Grant: How does the Sovereign of Discord solitaire system differ from the Tru’ng Bot?

Stephen: The non-player system uses the same Jacquard framework as the Tru’ng bots designed by Bruce Mansfield, but adapted to the particular strategic circumstances of Sovereign of Discord. We’ve called it Minh Mạng, named after a 19th century Vietnamese emperor whose policies and ruling style are somewhat reminiscent of Diem. The non-player Viet Cong and ARVN decks are based fairly directly off their Tru’ng counterparts, as the gameplay for each faction in Sovereign of Discord is not too different, while the non-player NVA and US each just use a single (double-sided) card, as their low board presence makes the behaviour of each faction less variable. Minh Mạng will be very familiar to anyone who has used Tru’ng, Tay Son, or Arjuna, but should also be pretty easy to learn if this is your first experience of the Jacquard card-based non-player system. 

Grant: What type of an experience does the game create?

Stephen: I think the expansion creates two major differences in the experience compared to the base game. First, Sovereign of Discord has a bit less going on and therefore is a better game for beginner players interested in the topic (though still plenty hard, maybe in between Cuba Libre and A Distant Plain in complexity). Second, the expansion forces a bit more negotiation between players (when playing the 4-player scenario) than the base game. I’ve found that often in Fire in the Lake games, the VC and NVA can sort of operate independently and you’ll usually see a range of negotiating/cooperating between US and ARVN. In Sovereign of Discord, each South Vietnamese client (ARVN and VC) really must negotiate with their external patron (US and NVA), even if at times they don’t like each other.

Grant: What are you most pleased about with the design?

Stephen: Although I’m quite happy with the patron (US and NVA) and client (ARVN and VC) relations created by the advisory factions in the game, I’m actually most pleased with the comparison between the Strategic Hamlets in Sovereign of Discord and New Villages in The British Way: Malaya. I actually designed Sovereign of Discord first and at the time had no idea I would also do the COIN Series game on Malaya. However, there is a lot of academic literature on why a similar counterinsurgency strategy succeeded in Malaya but failed in South Vietnam. I think the expansion does a nice job of showing how the implementation and structural conditions unique to the conflict in Vietnam (external support, size of South Vietnam, etc…) made the success of the Strategic Hamlet program far less likely than the New Villages.

Grant: What has been the response of playtesters?

Stephen: Many playtesters have appreciated the more negotiation-heavy aspect of Sovereign of Discord and find the advisory factions (US and NVA) still interesting to play despite their more limited presence. One major challenge Joe and I have struggled with from nearly the start of the design is making sure the US and NVA have plenty of interesting choices despite the history mandating their more limited board presence. With the help of feedback from playtesters, I think we’ve managed to accomplish making them engaging factions and their role greatly grows if players continue into Fire in the Lake.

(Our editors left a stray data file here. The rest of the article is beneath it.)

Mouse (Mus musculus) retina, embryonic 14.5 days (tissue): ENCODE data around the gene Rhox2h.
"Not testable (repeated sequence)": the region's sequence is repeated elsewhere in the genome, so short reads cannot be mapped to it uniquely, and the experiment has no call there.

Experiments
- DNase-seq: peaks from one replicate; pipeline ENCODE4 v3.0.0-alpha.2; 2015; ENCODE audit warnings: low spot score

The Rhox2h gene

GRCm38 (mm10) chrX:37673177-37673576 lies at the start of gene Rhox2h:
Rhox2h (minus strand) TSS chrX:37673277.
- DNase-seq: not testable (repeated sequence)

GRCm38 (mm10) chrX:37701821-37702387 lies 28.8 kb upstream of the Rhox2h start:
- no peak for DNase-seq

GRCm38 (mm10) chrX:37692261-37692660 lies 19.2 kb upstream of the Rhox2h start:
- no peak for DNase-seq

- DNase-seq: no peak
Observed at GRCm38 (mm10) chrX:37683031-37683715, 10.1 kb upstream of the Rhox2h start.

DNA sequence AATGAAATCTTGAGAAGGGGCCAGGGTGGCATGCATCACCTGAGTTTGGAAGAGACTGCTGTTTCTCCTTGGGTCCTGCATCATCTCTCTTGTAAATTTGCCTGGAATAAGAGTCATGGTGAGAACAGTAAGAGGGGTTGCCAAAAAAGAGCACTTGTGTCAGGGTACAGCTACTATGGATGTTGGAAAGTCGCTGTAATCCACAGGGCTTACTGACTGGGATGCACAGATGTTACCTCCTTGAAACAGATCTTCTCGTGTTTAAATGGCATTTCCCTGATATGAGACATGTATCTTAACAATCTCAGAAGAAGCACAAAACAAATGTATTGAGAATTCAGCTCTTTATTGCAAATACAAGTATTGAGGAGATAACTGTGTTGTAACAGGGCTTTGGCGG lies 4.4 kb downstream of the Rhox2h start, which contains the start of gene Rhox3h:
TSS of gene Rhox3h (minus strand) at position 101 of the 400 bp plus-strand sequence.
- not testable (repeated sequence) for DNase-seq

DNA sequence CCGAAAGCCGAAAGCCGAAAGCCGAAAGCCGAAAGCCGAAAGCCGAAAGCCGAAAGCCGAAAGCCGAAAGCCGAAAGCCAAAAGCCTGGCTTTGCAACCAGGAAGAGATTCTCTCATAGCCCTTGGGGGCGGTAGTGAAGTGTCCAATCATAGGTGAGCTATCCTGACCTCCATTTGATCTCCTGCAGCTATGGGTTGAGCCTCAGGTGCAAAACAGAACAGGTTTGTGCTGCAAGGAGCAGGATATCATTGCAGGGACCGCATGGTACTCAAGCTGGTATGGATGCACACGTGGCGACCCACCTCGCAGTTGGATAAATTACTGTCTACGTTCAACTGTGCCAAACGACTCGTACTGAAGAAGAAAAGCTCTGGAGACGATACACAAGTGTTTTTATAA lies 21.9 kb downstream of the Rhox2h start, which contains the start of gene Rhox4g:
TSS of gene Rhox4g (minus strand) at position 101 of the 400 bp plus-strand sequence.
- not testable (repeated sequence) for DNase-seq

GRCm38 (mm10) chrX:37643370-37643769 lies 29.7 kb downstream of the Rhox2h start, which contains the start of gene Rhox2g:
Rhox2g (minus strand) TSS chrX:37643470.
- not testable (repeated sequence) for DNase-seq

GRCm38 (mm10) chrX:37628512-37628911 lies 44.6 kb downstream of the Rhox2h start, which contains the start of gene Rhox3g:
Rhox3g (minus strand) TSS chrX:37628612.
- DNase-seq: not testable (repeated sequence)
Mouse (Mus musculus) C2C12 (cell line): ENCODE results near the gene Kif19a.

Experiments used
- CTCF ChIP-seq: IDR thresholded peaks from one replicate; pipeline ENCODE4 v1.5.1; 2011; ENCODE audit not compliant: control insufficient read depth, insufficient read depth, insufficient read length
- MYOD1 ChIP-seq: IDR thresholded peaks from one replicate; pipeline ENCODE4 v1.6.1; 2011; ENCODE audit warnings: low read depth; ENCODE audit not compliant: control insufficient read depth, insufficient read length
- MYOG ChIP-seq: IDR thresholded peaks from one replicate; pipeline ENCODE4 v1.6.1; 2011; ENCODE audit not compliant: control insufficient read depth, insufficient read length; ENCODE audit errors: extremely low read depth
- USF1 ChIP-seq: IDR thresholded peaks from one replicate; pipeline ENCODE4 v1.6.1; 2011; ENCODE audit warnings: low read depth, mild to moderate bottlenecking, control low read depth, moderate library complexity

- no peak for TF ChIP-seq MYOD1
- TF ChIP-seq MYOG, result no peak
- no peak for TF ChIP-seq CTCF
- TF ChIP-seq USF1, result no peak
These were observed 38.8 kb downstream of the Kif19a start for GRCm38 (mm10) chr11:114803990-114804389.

Grant: What other designs are you working on?

Stephen: My main focus now is to finish getting the second COIN Series Multipack polished enough so we can smoothly transition into general testing when GMT is ready for it. Since I’ve basically given away the topic elsewhere, the second multipack will be set in Cold War Latin America. I’ll let your readers try to guess from the many insurgencies in the region which will make the final four.

I’ve also continued working on new insurgency/counterinsurgency game systems to cover what I believe are the gaps left by the COIN Series. COIN does a great job of giving a general overview of a specific topic (and interesting faction dynamics in the multiplayer volumes or a nice range of topics in multipacks) but struggles to cover a few aspects of these types of conflicts. This is not to suggest there is anything wrong with COIN, but abstraction comes at a price and one game system can’t cover everything! One new system I’m working on is to go down to the regional level within conflicts to focus on more operational and organizational issues such as unity of command, rival state-building, and the logistics/economics of mobilizing for each side. Think of games at the Corps level during the Vietnam War or Regional Commands in Afghanistan. The other system focuses less on how these conflicts are conducted and more on how insurgencies begin. COIN games often begin well after the insurgency has formed and consolidated; however, many insurgencies begin quite small (a handful of recruits with even less guns). I think it would be informative for players to see how one gets to the “start” of COIN volumes. In addition, there is an extensive academic literature on the subject of armed group formation and civil war onset that I’d like to make accessible for the wargaming hobby.

Thank you so much for your time in answering our questions so thoroughly and with such context to help us all better understand the intricacies in this entry into the COIN Series. I must say that I have not anticipated a COIN Series game as much as I am this one right now after reading this. I will also be offering Stephen for TPA to host a series of Event Card Spoiler posts for the game and I hope that he will accept.

If you are interested in Sovereign of Discord: A Fire in the Lake Expansion, you can pre-order a copy for $35.00 from the GMT Games website at the following link:

Sovereign of Discord is compatible with the First and Second Editions of Fire in the Lake, as well as the Second Edition Upgrade Kit. The Solitaire System included in Sovereign of Discord is for the Sovereign of Discord only, and cannot be used to play the Scenarios included in Fire in the Lake.

A copy of Fire in the Lake will be necessary to play the Sovereign of Discord expansion.